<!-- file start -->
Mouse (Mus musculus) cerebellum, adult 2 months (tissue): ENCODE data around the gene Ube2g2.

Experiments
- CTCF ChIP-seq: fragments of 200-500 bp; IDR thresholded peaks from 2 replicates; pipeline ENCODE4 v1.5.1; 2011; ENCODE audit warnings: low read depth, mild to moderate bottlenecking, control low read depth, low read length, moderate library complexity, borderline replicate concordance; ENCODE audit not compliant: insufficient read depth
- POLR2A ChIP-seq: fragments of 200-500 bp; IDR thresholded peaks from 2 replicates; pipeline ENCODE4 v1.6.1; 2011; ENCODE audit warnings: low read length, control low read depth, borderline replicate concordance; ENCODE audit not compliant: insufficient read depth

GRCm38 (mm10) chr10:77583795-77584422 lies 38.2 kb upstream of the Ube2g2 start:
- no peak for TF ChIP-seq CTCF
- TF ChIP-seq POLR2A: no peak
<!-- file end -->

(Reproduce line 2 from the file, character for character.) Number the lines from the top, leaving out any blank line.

Experiments